The UK's financial services industry depends on non-domiciled workers, says the British Banker's Association (BBA).
In its response to the Government’s consultation on foreign workers launched last December, the BBA says the UK must remain open for business for the continued success of the economy as non-doms pay income tax on their UK earnings.
Angela Knight, chief executive of the BBA, says the financial services industry, which contributes more than £100bn to UK economic growth, has concerns that hitting workers with extra taxes would reduce the country’s appeal to quality workers. She says it also fears it would deter foreign investment in the UK economy.
The BBA says the treasury’s proposals to increase tax revenues from non-doms could cost the UK considerably more than the small amount it would raise.
The paper proposes to give people who have remained in the UK for seven out of the past 10 years paying tax on the remittance basis the choice of paying an additional £30,000 a year tax charge to keep the remittance basis or of moving to the normal UK taxation basis. The normal basis involves subjecting unremitted foreign income and gains to UK tax on an arising basis. Government estimates suggest this will raise an extra £550m by 2011.
However, the BBA argues the Government should defer its plans until it carries out a full impact assessment on the likely cost to the UK.
Knight says: “The non-doms already pay income tax to the Exchequer on their UK earnings, same as the rest of us. If they additionally have to pay a considerable annual levy on top, they will see this as a clear message that their presence is no longer valued by the UK, especially when considered alongside other measures the Treasury is proposing.
“The international view of the UK is that it is becoming by degrees less welcoming to business. If we put at risk our position as the centre of international finance, there will be countless other financial centres shaking out the welcome mats for those talented and industrious individuals who are currently contributing so much to our economic growth.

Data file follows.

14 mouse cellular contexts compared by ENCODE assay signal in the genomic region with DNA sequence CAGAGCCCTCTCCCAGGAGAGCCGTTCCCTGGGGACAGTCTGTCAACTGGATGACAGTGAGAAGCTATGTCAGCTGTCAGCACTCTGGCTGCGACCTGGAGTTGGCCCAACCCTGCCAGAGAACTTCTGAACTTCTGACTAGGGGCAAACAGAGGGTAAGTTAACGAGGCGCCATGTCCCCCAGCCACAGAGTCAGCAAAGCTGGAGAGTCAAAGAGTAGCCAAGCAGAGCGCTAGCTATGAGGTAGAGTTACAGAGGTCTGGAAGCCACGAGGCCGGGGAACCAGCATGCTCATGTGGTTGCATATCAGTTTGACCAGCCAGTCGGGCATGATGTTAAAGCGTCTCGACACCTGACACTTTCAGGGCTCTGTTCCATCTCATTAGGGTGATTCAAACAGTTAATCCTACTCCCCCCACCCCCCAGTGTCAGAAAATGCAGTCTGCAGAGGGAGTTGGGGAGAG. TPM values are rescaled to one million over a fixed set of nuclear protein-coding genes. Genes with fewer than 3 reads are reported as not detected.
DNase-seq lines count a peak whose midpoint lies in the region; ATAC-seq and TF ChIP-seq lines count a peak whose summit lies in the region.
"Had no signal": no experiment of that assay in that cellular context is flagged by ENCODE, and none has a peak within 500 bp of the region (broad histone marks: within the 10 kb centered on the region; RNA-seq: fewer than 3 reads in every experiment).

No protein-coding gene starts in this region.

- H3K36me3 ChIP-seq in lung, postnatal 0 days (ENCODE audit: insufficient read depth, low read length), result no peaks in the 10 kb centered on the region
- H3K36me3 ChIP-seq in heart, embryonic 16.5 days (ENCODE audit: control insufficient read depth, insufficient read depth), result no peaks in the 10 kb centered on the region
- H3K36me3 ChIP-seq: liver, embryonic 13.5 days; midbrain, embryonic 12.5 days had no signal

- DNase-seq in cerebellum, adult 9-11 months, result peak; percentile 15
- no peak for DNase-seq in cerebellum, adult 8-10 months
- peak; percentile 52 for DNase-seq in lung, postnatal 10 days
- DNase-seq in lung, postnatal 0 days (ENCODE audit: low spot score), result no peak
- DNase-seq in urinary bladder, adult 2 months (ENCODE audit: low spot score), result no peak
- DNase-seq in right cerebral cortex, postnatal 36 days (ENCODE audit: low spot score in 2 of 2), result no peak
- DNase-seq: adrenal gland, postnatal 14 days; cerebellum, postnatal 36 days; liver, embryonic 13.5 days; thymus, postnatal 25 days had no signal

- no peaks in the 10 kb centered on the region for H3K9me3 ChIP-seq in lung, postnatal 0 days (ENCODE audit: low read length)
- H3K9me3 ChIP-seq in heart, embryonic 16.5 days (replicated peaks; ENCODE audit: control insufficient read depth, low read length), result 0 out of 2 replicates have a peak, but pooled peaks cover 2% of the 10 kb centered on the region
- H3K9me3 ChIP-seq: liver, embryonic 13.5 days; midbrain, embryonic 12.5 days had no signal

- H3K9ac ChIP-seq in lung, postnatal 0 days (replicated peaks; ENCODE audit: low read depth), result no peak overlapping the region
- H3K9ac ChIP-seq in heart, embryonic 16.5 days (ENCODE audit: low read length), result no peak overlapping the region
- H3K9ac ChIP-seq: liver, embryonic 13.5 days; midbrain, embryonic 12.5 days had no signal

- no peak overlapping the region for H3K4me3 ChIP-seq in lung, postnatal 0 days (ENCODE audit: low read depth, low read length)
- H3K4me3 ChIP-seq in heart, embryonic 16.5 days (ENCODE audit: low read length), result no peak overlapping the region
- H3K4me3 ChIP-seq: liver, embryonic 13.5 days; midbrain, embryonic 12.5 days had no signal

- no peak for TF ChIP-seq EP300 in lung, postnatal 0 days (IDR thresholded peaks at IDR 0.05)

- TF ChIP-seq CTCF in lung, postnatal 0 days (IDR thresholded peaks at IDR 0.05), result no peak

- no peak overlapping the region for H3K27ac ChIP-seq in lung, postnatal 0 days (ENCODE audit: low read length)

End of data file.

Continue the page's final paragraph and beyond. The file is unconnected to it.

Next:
“These proposals would deal a devastating blow to the City, but would also affect those visitors from overseas who work in the arts, in research, in teaching, in medicine and many other roles. It could bring about a seismic change to our society yet the Exchequer’s benefit would be comparatively modest.
"We need more time for consultation with affected stakeholders and a full cost-benefit analysis to be carried out before these proposals go any further.”
The BBA also says the City has lost confidence in the Treasury’s consultation process.
It says: “Consultation must be both on the policy and the detail of implementation, as it is meaningless to consult on measures to iron out the defects of a policy that has been developed without reference to stakeholders.
"We fear that some stakeholders will consider that the lack of consultation on this policy change suggests a disregard for the individuals and businesses that these measures will directly affect.”
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